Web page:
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Renters in Long Beach could get relocation payments if rent hikes force them to move

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“Some people have called this tenant welfare... I would call this relief and improvement of quality of life,” councilmember says

The average rent in Long Beach as of February? $1,418.

The Long Beach City Council on Tuesday night advanced a proposal to require landlords to pay relocation fees when they raise rents on tenants.

The council voted 6 to 3 in favor of a mandate that would require owners of multi-family buildings with four or more units to compensate tenants when they hike rents more than 10 percent.

Tenants who choose to move out instead of paying the rent increase would get between $2,706 and $4,500, based on the size of units.

“Some people have called this tenant welfare,” said Councilmember Lena Gonzalez. “I would call this relief and improvement of quality of life.”

Before the mandate is implemented, the city attorney will draft a more fleshed-out ordinance that will come back to the council for final approval.

“I’m not 100 percent comfortable with everything [in the proposal], and I don’t have to be,” said Councilmember Al Austin. “The details are going to be worked out over the next several weeks or months.”

In Long Beach, the cost of rent has spiked 25.8 percent over the past five years (to an average of $1,418 for a one bedroom in February) as vacancy rates took a dive, leaving renters with fewer housing options. And, in an indication that rents are being hiked and tenants evicted, more than 350 older rental properties were sold and rehabbed last year, according to a report from the city’s development services department.

Downtown Long Beach, the neighborhood that Gonazlez represents, has boomed over the past several years, displacing “so many of my residents,” she said. “It makes me not sleep at tonight.”

Gonazlez also responded pointedly to building owners who told the council that they charge rents that are below market rate, arguing that having to make relocation payments would be “ridiculous,” unfair, and a financial hardship.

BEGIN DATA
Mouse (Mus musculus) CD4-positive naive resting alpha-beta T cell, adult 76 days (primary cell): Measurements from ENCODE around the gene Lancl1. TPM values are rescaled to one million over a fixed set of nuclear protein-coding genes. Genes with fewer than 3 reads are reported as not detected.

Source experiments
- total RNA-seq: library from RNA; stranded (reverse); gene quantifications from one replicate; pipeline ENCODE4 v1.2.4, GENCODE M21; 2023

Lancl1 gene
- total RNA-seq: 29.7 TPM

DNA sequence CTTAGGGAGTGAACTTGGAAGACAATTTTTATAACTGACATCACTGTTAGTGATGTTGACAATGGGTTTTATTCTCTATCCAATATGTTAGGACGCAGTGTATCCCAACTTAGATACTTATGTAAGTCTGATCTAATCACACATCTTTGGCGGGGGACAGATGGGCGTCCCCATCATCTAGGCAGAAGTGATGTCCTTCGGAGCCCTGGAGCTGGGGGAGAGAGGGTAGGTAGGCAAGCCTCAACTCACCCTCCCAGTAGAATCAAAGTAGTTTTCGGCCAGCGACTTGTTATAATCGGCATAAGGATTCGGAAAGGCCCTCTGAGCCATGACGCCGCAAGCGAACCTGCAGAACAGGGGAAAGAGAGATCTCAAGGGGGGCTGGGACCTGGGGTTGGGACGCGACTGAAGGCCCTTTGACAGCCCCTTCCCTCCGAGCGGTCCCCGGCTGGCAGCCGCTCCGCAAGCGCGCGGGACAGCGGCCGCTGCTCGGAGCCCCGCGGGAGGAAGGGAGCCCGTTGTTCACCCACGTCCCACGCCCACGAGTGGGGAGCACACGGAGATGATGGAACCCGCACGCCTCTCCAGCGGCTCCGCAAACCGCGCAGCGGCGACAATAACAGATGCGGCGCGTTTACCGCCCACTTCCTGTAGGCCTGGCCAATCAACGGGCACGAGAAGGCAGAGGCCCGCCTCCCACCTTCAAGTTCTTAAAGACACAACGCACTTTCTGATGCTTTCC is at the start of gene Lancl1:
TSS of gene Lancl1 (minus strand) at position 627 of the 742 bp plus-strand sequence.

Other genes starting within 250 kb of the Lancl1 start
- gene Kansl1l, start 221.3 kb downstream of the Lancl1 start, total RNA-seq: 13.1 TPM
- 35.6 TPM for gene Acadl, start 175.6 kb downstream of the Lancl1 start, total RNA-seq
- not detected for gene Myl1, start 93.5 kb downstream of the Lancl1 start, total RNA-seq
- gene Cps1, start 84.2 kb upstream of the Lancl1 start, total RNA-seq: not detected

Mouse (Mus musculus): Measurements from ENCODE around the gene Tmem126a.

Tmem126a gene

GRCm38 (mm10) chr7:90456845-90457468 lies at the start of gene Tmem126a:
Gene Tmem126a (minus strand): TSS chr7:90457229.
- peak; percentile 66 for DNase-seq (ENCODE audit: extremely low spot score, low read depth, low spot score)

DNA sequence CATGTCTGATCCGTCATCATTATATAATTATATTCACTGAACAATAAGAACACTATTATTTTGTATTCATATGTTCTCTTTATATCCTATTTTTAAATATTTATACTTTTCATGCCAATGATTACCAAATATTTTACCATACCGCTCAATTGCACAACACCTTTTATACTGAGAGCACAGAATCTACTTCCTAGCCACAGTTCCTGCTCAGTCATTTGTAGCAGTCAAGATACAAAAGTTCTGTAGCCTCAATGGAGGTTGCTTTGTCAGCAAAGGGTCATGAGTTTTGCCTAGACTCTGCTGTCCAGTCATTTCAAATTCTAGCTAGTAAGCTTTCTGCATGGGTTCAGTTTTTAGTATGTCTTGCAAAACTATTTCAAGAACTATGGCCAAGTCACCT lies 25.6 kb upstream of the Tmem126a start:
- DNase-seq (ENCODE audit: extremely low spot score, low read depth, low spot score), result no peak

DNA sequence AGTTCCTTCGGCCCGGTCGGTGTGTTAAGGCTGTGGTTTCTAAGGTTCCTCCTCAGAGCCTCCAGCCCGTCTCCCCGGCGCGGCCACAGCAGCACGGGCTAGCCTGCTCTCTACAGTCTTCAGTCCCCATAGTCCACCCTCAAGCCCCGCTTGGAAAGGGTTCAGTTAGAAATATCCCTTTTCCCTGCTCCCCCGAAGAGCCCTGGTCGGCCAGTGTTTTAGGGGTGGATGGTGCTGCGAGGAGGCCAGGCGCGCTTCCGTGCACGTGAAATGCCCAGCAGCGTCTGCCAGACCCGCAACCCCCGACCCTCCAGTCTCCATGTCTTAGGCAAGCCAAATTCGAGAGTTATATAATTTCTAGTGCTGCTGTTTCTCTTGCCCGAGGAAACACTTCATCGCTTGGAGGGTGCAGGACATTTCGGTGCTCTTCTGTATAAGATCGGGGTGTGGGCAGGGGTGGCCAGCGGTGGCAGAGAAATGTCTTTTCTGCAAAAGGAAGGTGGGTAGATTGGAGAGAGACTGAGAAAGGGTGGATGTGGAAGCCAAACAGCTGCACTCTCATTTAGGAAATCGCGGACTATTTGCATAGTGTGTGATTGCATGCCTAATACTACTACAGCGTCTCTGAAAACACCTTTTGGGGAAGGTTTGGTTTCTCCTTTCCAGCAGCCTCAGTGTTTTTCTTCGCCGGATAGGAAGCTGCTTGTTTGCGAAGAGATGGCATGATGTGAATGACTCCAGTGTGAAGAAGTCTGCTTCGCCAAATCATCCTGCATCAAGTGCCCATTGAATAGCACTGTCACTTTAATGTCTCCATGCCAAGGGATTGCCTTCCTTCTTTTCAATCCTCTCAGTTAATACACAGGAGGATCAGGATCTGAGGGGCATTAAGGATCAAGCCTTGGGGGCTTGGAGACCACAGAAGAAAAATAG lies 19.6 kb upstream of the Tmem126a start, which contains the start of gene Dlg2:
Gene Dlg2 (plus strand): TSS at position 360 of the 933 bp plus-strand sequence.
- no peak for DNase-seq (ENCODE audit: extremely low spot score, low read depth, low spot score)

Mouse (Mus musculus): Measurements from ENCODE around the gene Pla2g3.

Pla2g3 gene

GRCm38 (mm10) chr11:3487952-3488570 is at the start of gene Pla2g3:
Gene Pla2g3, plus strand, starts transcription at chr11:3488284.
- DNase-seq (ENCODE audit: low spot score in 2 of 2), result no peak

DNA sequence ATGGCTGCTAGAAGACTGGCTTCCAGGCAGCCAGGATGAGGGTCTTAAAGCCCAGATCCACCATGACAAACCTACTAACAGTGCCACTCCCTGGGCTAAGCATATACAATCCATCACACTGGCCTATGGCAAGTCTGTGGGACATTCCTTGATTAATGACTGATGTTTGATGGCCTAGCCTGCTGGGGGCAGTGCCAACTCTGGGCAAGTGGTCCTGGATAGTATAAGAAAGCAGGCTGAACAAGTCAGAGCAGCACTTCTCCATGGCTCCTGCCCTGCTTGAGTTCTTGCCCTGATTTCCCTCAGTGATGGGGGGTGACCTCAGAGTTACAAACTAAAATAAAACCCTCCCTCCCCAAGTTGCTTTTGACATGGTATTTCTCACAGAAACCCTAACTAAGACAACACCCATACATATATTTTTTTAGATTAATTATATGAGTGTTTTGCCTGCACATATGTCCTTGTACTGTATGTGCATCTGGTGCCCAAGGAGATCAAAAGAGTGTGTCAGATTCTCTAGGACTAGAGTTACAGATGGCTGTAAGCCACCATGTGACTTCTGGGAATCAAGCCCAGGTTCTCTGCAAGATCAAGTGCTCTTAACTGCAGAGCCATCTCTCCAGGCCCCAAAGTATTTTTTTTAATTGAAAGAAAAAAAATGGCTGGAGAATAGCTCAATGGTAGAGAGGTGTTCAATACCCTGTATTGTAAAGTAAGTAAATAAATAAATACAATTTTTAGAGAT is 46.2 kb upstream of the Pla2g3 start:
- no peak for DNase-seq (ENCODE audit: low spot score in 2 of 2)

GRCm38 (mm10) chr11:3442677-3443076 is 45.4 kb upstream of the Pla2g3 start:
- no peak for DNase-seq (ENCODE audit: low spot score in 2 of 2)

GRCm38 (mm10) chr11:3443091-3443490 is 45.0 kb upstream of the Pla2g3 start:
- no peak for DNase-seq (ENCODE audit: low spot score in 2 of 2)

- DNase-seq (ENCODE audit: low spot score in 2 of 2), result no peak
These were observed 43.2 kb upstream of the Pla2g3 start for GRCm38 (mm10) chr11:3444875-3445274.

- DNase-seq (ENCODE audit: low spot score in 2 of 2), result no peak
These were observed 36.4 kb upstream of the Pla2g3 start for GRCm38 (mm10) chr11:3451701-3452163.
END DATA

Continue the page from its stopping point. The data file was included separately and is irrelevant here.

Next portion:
“There were a lot of landlords who said they’re keeping their rents low. If that’s the case, guess what?” Gonzalez said. “This ordinance [would] not apply to you.”

Under the proposal, tenants would be eligible for relocation benefits if their rent is increased 10 percent or more in a 12-month period, or if they’re evicted in order for a building to be rehabbed.

The amounts would vary based on the number of bedrooms in a unit: $2,706 for a studio, $3,235 for a one-bedroom, $4,185 for a two-bedroom, and $4,500 for three-bedrooms or more. (Those are the equivalent of two months worth of average rent on the Department of Housing and Urban Development’s Fair Market Rents matrix.)

Seniors and tenants with disabilities would get an additional $2,000, but landlords would not be responsible for those payments, as city officials plan to find other funding options.

Among the 75 property owners, real estate investors, residents, and renters who signed up to speak at Tuesday’s hearing, spilling out into an overflow room in City Hall, were multiple landlords who told stories of how they scrimped and saved to buy their properties and now rely on rental income for their retirement.

“Moving is hard. But that burden should not placed on owners’ backs to supplement that move,” said Johanna Cunningham, founder of National Short-Term Rentals, which advocates for property owners who rent out their dwellings on short term rental platforms like Airbnb.

“It costs a lot of money, when a tenant moves out. To fill that vacancy is already a huge monetary loss,” said Marlena Baldonado, a landlord and Long Beach real estate agent. “To impose an additional penalty on top of that, my family would suffer.”

But Councilmember Jeannine Pearce said most renters don’t even have nest eggs.

“We are doing the right thing tonight,” she said.

Tuesday night’s hearing also ignited a debate about rent control, safety nets, and the need for more housing in general.

“Lots of folks said, ‘Build more housing,’” said Mayor Robert Garcia. “I agree.”

However, he said, when local leaders propose or support homeless shelters, affordable housing projects, or tall apartment buildings, they are often met with resistance.

“If we’re not going to allow the creation of more affordable housing, which many neighborhoods don’t want, that leaves us to try a multi-faceted approach,” he said.